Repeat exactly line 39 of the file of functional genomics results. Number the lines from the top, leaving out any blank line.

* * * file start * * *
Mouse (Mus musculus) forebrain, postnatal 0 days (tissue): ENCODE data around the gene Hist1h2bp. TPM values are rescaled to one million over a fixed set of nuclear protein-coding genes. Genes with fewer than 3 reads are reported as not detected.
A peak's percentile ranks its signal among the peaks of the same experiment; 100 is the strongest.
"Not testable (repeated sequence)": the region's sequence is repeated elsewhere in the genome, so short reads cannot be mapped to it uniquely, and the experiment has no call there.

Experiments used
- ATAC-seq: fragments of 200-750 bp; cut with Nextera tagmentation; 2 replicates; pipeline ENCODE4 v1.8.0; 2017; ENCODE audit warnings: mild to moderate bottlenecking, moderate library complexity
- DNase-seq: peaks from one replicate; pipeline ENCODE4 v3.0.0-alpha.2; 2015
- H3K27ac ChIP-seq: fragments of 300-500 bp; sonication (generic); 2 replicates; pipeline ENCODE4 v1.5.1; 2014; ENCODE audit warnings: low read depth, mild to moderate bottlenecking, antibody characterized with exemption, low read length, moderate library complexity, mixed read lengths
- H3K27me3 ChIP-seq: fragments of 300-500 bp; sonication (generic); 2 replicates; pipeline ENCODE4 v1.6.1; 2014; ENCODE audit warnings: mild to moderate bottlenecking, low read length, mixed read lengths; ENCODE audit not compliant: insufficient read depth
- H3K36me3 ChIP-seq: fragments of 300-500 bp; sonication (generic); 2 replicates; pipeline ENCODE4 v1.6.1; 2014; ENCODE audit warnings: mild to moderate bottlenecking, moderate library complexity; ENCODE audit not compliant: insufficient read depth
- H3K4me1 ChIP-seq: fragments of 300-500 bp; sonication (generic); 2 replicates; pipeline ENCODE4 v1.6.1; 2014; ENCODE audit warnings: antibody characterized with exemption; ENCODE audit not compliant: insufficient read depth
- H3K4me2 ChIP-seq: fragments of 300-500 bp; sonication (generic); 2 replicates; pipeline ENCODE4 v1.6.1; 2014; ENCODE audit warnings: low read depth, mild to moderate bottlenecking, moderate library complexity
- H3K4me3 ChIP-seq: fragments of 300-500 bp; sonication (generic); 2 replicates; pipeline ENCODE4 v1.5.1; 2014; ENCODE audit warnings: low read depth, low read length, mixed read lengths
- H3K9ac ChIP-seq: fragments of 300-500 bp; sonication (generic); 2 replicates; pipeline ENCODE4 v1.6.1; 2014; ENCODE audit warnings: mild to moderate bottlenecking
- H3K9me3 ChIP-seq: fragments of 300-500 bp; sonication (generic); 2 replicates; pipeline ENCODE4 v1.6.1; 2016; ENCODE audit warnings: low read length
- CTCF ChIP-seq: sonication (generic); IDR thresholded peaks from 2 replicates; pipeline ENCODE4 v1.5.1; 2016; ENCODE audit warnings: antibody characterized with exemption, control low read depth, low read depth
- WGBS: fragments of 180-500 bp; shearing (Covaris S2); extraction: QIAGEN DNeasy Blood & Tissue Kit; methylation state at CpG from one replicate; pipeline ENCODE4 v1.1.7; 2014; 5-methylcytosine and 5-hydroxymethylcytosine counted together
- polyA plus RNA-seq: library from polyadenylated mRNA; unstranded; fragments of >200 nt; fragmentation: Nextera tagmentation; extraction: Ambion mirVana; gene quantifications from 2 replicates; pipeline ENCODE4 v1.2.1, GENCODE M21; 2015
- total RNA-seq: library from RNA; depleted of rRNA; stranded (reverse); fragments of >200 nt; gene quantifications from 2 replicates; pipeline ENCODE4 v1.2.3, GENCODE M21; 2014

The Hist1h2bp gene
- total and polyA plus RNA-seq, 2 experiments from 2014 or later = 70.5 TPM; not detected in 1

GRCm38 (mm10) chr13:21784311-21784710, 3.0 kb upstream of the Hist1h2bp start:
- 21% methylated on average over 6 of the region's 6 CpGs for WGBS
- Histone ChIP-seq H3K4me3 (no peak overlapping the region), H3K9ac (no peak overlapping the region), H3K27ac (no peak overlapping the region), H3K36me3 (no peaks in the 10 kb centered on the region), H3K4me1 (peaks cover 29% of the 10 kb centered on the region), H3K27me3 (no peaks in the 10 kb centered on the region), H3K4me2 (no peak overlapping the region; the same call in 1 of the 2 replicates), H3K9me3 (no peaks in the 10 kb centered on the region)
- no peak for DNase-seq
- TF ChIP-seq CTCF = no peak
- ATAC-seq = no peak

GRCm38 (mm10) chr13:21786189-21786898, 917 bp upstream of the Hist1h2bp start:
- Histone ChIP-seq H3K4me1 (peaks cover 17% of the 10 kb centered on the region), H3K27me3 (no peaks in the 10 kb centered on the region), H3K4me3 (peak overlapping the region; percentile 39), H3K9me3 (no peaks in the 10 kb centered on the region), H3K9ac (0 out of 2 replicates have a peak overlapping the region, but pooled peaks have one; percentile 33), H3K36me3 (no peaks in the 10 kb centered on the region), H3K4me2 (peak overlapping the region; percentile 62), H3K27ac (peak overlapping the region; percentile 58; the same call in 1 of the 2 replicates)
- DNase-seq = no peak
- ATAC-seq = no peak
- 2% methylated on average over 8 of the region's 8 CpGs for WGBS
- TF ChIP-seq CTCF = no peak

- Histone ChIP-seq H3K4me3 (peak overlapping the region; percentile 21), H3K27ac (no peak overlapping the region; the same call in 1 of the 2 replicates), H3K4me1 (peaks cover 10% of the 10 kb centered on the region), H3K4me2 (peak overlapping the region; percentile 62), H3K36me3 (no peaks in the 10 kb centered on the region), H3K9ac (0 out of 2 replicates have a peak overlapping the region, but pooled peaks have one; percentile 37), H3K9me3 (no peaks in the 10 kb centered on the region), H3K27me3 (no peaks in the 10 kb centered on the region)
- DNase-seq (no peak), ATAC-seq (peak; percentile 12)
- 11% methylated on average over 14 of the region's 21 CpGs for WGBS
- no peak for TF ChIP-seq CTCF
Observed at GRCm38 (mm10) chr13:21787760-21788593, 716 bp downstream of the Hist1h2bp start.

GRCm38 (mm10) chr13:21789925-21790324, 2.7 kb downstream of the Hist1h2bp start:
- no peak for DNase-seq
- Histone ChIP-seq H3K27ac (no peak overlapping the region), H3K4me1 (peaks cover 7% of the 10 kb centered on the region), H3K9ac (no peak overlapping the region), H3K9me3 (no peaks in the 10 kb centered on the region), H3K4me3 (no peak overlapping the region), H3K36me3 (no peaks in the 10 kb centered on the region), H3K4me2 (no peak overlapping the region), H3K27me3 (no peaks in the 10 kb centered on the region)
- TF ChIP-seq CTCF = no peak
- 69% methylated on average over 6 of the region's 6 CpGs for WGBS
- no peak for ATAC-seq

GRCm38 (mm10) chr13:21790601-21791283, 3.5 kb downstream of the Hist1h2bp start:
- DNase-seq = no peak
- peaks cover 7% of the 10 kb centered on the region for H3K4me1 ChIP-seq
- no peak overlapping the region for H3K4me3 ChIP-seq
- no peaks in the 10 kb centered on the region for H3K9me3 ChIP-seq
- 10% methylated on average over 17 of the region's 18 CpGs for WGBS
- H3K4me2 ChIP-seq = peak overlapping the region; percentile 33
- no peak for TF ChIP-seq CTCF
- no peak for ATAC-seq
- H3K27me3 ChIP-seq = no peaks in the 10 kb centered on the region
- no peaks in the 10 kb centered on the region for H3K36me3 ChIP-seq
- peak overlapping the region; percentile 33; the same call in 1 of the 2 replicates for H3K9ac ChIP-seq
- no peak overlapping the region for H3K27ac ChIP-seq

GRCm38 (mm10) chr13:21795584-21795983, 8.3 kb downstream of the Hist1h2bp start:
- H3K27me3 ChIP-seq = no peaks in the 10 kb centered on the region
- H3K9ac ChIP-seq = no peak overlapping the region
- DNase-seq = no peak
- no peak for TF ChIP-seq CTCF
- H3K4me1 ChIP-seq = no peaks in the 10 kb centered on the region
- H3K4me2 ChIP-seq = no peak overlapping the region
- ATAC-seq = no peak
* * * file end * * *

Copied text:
- no peak for DNase-seq